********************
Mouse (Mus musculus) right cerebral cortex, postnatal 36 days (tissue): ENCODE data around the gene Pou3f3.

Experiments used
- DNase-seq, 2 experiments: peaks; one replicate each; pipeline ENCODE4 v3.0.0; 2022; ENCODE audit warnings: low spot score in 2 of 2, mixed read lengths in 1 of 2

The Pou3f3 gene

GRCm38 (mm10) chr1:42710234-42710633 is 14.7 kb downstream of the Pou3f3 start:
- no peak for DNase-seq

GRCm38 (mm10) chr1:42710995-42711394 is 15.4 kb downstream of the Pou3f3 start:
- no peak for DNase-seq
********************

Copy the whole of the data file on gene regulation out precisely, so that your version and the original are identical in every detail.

Mouse (Mus musculus) right cerebral cortex, postnatal 36 days (tissue): ENCODE data around the gene Pou3f3.

Experiments used
- DNase-seq, 2 experiments: peaks; one replicate each; pipeline ENCODE4 v3.0.0; 2022; ENCODE audit warnings: low spot score in 2 of 2, mixed read lengths in 1 of 2

The Pou3f3 gene

GRCm38 (mm10) chr1:42710234-42710633 is 14.7 kb downstream of the Pou3f3 start:
- no peak for DNase-seq

GRCm38 (mm10) chr1:42710995-42711394 is 15.4 kb downstream of the Pou3f3 start:
- no peak for DNase-seq